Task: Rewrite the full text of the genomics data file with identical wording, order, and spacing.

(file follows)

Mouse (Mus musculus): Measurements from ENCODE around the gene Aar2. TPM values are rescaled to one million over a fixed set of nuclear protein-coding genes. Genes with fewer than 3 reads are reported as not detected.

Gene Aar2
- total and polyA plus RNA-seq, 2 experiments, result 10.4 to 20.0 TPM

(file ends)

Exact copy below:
Mouse (Mus musculus): Measurements from ENCODE around the gene Aar2. TPM values are rescaled to one million over a fixed set of nuclear protein-coding genes. Genes with fewer than 3 reads are reported as not detected.

Gene Aar2
- total and polyA plus RNA-seq, 2 experiments, result 10.4 to 20.0 TPM